DENVER, CO – OCTOBER 29: Nikola Jokic (15) of the Denver Nuggets fouls Julius Randle (30) of the New Orleans Pelicans at the hoop during the second half of the Nuggets’ 116-111 win on Monday, October 29, 2018. The Denver Nuggets hosted the New Orleans Pelicans at the Pepsi Center. (Photo by AAron Ontiveroz/The Denver Post via Getty Images)

The New York Knicks Free Agency haul this summer was supposed to be the one that lifted the franchise out of the doldrums and into the nationwide spotlight.

Seemingly waiting in the wings were Kevin Durant and Kyrie Irving.

Both players — by many analysts and pundits — were predestined to become Knicks. Alas, it was never meant to be as Knicks were reportedly scared off by Durant’s Achilles injury.

So, in essence, Plan A was scrapped and Knicks’ management quickly shifted to Plan B. This to the chagrin of many Knicks’ fans.

Free Agency Recap for the New York Knicks

Free Agency Changes

While people across social media platforms and the blogosphere love to criticize the Knicks, New York did not overcompensate when the Durant/Irving combo package fell through. There has to be some measure of commendation for how the Knicks handled free agency. They did so with patience and due diligence.

The Knicks kept themselves busy by signing five free agents in Julius Randle, Wayne Ellington, Bobby Portis, Elfrid Paytonand Taj Gibson. A sixth and a seventh addition in the form of Marcus Morris and Reggie Bullock should also soon be official.

The biggest pickup is, of course, Randle. He signed a three-year deal worth $63 million.

Breaking Down the Signings

Randle enjoyed a breakout campaign with the New Orleans Pelicans in which he averaged 21.4 points and 8.7 rebounds per game. Those numbers were only second to Anthony Davis’ numbers in 56 games with New Orleans.

Randle was a rock for the Pelicans last season. Randle played in 73 contests and also averaged a solid 3.1 assists per game while shooting a more than respectable 52.4 percent from the field and 34.4 percent from three-point range.

He is just coming into his own and he will only get better. After all, Randle is just 24 years old.

Complementing Randle down low will be experienced veteran big men in Gibson and Morris. While the two don’t possess that much flash, their game is more based on substance. Gibson and Morris will prove to be the perfect complement to Randle’s evolving game.

Not to mention, Portis’ name hasn’t been brought up yet.

The Knicks are sure stockpiling big men.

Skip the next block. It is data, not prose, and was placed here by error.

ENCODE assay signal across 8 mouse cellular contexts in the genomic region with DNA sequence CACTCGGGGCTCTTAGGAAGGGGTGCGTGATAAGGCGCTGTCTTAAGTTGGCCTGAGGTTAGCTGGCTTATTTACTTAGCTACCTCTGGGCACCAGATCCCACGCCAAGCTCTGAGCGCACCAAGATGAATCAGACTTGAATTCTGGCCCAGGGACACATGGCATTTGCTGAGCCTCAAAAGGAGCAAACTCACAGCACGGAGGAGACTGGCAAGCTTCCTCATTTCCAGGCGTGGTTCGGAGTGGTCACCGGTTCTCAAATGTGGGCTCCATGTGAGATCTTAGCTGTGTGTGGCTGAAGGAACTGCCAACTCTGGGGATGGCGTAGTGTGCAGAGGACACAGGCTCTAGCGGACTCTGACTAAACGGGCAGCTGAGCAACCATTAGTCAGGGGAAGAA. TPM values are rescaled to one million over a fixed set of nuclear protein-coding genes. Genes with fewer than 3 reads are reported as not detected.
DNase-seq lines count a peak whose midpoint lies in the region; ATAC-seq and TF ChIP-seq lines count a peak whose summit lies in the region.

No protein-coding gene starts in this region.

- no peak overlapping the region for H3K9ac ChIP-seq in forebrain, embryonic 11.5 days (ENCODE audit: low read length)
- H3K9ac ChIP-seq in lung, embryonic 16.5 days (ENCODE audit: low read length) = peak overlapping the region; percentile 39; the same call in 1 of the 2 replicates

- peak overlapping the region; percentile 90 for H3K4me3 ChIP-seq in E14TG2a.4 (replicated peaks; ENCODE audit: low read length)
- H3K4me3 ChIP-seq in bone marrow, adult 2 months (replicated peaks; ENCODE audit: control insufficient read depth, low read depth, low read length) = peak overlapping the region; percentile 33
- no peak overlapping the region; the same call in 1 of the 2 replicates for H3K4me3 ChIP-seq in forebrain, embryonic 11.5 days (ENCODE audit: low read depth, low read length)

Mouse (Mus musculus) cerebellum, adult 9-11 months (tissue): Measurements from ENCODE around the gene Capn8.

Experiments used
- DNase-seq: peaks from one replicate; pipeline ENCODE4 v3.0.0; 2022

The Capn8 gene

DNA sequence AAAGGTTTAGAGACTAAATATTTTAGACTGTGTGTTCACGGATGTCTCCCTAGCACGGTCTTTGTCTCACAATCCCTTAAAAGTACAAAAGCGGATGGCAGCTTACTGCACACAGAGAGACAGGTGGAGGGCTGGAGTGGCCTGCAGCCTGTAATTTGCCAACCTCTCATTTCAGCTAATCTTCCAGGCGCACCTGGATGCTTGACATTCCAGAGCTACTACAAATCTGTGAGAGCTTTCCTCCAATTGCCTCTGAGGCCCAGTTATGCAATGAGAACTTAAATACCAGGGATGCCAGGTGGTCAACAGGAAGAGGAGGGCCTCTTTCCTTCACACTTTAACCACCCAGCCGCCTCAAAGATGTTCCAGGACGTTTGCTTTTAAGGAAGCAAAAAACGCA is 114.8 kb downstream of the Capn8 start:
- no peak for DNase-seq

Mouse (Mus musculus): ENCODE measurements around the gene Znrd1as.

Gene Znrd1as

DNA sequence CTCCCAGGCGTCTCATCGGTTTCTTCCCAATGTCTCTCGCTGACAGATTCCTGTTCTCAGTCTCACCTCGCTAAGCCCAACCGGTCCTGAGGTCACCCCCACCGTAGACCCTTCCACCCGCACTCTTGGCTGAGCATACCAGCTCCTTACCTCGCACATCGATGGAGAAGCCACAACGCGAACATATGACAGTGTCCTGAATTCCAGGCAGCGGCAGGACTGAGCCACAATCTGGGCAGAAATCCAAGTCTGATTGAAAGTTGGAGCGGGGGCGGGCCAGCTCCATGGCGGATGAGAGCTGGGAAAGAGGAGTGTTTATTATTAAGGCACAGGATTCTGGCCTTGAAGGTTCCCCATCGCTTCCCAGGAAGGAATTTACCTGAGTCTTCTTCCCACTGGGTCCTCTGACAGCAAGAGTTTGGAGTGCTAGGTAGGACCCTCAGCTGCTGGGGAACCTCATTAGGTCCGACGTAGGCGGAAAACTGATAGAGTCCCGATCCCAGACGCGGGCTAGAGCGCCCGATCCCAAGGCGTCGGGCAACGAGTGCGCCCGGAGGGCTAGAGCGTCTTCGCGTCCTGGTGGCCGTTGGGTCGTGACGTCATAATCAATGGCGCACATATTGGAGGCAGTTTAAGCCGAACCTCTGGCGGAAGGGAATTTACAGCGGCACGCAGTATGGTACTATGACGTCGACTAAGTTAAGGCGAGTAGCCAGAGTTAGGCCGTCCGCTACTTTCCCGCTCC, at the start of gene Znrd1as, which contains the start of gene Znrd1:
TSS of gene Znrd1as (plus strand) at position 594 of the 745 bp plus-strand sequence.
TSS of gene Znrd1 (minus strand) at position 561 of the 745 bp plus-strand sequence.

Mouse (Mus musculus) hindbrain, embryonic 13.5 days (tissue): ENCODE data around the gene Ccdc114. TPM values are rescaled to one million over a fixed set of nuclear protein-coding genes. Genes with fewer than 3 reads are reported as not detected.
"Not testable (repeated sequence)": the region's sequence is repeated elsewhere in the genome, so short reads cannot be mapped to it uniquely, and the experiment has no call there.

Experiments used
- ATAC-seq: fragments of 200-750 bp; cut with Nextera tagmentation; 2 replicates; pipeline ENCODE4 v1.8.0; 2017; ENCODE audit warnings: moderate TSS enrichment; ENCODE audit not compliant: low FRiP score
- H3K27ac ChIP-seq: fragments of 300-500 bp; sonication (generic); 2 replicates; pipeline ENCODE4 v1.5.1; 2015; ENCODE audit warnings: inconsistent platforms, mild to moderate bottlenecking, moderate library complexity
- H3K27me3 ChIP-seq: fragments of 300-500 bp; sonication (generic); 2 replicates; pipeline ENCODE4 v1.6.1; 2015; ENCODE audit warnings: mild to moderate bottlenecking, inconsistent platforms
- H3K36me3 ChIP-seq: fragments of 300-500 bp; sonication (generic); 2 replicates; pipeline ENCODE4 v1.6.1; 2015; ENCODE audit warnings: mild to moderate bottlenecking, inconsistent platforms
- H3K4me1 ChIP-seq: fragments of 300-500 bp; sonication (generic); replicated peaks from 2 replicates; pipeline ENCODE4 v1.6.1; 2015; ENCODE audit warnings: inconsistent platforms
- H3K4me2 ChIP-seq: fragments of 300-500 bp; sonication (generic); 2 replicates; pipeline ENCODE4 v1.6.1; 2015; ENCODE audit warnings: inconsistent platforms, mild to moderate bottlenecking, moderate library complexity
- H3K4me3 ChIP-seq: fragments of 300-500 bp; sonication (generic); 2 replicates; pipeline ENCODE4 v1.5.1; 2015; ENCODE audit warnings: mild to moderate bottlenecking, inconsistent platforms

Portis — who is also just 24 years old — still possesses a ton of upside himself. Don’t give up on him just yet.

There will be playing time concerns in the frontcourt, but that is a matter for head coach David Fizdale to figure out.

Also, factor in the emergence of center Mitchell Robinson and second-year small forward Kevin Knox and the Knicks have a youthful frontcourt they can build around.

Add in a few savvy guards in Payton and Ellington (also probably Bullock) and the Knicks have a few more veterans to bolster the roster. This will help greatly in the growth of players like Dennis Smith Jr., Allonzo Trier, Damyean Dotson and, of course, No. 1 pick RJ Barrett.

Looking Ahead for the New York Knicks

Look, the Knicks did not panic and just throw money at a problem. In the past, they overpaid for supposed stars — hello Amar’e Stoudemire — to appease its fanbase. It seems they now learned from prior mistakes.

The front office was meticulous in upgrading the talent level with budding young stars — namely Randle — while surrounding the young core with polished veterans. This will allow the youngster to mature on a curve.

When you can’t add sure-fire superstars, you might as well go the youth and upside route.

Granted the moves won’t make for splashy headlines, say what the Brooklyn Nets have generated, but the moves did make the team better. That’s for sure.

The moves will probably not be enough for the Knicks to be playoff contenders. That said, they will still have the likely cap room next summer to spend again.

If the Knicks can show some tangible and palpable progress this coming season, maybe next year’s free agent class will give New York a much harder look.

Again, the signings won’t move the needle as far as buzz goes, but the Knicks did get better. There is hope that with some financial restraint and a commitment to building with youth that New York will start moving in the right direction.

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